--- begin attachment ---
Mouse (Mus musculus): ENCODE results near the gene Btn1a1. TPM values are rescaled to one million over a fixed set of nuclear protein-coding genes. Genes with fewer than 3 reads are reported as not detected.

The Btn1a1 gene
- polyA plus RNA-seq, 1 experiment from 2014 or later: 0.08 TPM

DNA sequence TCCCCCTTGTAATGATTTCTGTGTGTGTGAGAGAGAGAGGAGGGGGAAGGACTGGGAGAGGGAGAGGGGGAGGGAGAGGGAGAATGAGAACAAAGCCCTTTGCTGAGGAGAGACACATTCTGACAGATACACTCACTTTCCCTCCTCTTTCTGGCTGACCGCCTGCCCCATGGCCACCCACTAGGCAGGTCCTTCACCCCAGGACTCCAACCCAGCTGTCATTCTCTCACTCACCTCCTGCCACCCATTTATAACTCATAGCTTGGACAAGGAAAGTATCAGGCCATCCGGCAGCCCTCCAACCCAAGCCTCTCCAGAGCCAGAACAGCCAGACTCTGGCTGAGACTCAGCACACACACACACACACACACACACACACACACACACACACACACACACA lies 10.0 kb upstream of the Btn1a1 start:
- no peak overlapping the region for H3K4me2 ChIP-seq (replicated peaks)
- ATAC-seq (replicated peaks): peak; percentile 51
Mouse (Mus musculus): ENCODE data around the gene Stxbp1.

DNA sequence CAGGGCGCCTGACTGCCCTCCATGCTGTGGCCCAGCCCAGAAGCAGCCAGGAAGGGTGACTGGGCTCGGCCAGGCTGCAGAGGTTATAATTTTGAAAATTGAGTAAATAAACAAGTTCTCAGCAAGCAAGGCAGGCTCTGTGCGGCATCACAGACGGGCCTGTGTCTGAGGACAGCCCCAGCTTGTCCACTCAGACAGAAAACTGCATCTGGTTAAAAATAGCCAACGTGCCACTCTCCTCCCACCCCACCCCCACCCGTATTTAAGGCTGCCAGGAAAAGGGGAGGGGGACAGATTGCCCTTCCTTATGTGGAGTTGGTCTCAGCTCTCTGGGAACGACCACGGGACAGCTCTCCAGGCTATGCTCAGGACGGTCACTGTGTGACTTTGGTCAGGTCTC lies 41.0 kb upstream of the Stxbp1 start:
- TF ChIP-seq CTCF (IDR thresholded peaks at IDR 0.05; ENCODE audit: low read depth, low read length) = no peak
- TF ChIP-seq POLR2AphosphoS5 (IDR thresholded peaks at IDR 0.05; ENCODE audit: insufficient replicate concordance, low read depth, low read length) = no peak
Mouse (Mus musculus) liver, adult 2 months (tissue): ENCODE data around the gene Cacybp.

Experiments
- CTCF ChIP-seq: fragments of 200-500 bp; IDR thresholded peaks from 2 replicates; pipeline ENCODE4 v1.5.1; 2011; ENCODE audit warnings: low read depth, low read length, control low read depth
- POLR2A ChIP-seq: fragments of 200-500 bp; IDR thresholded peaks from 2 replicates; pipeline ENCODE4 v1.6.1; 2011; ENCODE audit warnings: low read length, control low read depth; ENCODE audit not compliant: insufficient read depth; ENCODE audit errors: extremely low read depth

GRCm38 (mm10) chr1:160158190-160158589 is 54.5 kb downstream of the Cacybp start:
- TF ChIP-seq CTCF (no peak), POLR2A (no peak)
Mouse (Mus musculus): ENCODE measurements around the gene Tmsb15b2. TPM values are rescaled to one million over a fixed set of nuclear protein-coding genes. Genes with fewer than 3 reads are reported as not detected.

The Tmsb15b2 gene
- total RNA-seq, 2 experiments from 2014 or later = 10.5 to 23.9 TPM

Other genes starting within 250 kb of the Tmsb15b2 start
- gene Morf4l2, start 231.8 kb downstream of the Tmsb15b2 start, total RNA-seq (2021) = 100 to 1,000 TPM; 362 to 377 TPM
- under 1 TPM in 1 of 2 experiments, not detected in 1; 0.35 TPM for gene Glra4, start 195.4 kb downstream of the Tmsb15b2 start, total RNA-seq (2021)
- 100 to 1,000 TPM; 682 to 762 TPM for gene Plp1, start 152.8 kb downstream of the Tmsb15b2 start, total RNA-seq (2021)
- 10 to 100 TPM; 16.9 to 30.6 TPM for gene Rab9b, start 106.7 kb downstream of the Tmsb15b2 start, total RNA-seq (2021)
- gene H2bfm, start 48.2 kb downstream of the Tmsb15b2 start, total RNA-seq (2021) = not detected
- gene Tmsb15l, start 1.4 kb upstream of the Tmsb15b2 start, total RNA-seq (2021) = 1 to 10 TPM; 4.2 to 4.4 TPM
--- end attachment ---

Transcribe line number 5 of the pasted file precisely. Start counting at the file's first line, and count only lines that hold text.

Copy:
- no peak overlapping the region for H3K4me2 ChIP-seq (replicated peaks)